So did you get a crash course in specifically Pocahontas? Or is the training more general than that?
Oh, yeah, there’s a much higher chance of you accidentally doing something “non-Disney” as a face character. You can speak; they can see your face. The first day of training for Pocahontas, we’d sit and watch the movie and work on the different ways that she poses. And the trainers are usually people who’ve been the characters before. That’s really fun.
So Pocahontas has a couple of go-to poses for pictures?
Yeah, for some reason they didn’t want me to put hands on my hips. They wanted me to put my hands on my side and make a fist. It’s kinda like that Arthur meme.
What do you remember about your first day as a face character, out in the park, where the training wheels are off?
It was wild. My first time walking into the park as Pocahontas, I was at Epcot. You come out of the door, and you’re just like, “Oh, my god.” It’s weird, I got so nervous. So I didn’t pass training my first go-around. I had to do it again, because I was so caught up in the moment.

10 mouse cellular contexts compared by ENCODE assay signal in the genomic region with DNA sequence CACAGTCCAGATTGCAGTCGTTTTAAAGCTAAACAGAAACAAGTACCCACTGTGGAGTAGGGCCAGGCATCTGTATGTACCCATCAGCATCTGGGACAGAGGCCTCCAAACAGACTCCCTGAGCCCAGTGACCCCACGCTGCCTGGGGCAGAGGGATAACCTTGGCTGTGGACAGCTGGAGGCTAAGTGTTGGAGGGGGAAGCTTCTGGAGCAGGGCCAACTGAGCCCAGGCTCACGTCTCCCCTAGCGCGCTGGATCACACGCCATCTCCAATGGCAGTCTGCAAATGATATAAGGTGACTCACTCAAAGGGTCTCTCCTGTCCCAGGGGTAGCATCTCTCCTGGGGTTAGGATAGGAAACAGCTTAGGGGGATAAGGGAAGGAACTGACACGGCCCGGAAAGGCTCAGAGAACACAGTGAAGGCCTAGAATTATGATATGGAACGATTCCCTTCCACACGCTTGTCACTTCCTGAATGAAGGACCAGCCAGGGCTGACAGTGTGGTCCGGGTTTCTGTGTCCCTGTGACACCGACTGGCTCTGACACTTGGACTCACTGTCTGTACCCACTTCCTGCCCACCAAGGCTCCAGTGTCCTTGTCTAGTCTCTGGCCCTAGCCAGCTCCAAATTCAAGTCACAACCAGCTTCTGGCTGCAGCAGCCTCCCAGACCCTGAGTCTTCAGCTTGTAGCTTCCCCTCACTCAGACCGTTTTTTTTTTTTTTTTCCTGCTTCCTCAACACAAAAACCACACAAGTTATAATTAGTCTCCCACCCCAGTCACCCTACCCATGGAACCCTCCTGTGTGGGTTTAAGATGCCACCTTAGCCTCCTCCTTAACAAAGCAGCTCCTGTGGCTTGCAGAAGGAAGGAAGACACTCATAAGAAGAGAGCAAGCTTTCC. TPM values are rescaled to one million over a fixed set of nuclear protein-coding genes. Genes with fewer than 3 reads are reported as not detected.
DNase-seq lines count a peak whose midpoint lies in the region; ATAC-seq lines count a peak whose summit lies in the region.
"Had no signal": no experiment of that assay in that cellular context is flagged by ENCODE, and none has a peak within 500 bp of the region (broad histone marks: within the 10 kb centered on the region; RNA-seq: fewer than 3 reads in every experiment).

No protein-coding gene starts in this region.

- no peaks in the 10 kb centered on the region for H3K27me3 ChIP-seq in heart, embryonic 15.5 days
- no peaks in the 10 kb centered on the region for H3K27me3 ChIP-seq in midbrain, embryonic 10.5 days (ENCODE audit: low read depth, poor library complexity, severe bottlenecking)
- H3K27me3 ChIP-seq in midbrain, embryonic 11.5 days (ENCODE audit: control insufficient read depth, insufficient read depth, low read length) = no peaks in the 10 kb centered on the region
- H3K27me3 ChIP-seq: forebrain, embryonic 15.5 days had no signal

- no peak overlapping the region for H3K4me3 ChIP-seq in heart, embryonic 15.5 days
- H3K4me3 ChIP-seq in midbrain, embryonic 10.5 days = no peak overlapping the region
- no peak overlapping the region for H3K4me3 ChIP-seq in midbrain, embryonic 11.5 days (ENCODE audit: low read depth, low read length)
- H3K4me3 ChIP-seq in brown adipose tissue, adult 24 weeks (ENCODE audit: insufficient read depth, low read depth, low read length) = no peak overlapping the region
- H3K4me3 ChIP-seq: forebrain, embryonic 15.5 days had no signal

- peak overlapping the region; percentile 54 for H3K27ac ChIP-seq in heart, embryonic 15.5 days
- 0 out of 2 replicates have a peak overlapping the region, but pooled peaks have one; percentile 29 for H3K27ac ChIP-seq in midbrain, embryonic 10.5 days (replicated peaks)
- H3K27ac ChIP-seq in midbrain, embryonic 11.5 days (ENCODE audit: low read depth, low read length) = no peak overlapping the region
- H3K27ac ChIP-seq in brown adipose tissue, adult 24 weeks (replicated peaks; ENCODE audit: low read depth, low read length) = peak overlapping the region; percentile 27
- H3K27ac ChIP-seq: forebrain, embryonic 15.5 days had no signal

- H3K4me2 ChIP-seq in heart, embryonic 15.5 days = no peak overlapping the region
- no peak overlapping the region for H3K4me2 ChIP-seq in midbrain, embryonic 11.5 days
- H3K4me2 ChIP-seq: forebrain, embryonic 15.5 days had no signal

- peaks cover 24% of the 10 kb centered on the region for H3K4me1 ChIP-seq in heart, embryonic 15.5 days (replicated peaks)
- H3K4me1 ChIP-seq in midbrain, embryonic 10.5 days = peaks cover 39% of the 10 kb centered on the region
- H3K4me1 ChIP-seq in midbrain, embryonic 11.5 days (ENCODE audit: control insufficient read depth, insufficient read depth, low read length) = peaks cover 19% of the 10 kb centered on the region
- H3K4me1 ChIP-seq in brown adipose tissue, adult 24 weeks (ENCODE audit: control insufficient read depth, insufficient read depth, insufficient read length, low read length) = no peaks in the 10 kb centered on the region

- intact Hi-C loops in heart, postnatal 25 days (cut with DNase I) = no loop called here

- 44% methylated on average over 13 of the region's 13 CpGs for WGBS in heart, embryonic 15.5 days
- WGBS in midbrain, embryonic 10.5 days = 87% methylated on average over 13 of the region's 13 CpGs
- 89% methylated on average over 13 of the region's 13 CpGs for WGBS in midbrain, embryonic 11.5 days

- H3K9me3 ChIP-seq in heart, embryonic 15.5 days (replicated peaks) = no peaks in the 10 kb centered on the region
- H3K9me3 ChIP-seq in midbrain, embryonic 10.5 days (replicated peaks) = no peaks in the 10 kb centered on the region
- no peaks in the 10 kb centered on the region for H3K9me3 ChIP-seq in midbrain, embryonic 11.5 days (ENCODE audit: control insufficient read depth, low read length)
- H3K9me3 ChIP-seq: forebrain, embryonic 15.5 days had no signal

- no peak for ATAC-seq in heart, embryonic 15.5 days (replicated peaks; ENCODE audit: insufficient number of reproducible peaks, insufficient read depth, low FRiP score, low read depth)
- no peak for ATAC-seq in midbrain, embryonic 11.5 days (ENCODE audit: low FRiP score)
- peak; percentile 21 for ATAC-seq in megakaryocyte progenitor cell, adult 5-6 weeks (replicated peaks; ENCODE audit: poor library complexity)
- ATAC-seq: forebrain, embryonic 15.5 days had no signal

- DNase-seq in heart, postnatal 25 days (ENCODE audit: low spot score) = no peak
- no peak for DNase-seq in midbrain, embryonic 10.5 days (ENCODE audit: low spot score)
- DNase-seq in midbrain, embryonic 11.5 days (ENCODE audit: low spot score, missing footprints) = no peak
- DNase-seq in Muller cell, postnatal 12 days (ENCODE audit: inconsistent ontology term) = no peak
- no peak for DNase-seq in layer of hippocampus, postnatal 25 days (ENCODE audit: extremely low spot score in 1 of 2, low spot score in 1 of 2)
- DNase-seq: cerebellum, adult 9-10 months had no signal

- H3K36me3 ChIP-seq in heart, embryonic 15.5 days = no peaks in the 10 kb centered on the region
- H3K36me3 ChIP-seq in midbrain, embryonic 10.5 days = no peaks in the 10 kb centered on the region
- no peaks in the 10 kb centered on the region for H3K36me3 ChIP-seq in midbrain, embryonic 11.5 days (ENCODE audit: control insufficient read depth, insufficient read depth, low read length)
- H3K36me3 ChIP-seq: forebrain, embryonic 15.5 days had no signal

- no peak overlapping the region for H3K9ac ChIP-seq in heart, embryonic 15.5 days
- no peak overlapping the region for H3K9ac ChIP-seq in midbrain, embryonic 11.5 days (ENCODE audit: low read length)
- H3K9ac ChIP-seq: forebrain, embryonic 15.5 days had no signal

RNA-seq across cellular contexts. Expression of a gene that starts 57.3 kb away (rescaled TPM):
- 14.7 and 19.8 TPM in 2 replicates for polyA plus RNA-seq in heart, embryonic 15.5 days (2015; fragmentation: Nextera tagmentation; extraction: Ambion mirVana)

So when did the job start to feel normal to you? Where you weren’t intimidated by being out there?
It’s so weird to look back on that job and think it was a normal part of my life for four years. Once I was trained as Pocahontas, I was her five days a week for three months straight. At a certain point, just like any job, you [would] wake up in the morning and be like, “Ugh, I don’t want to go to work today.” I had to remind myself that I was saying, “I don’t want to put on makeup and hug kids all day.”
One of my distinct memories of being at Disneyland as a kid is crying in front of a giant Mickey. That’s a quintessential experience at Disneyland: Kids cry in front of the mascots. Did you deal with any crying kids? Was there a protocol to deal with them?
Definitely a lot of crying children. A lot, all the time. Less with face characters, but more with, “Oh, there’s Winnie the Pooh, that character is a sticker on my wall!” And now he’s a 5-foot-8 bear staring at me. Whatever character you are, you can kinda mold your reaction to what that character would do. As Winnie the Pooh, I would cover my eyes and turn away like I was scared. You can engage the situation and be within your voice. I’ve seen some performers who are just incredible with making kids calm down. You just gotta roll with the punches.
I would imagine that there must be a backstage community at Disney. You’re all kids, you’re all working this weird job in this surreal environment. Did you guys go out together? Did you guys tease each other in the dressing room? What’s the after-hours scene like?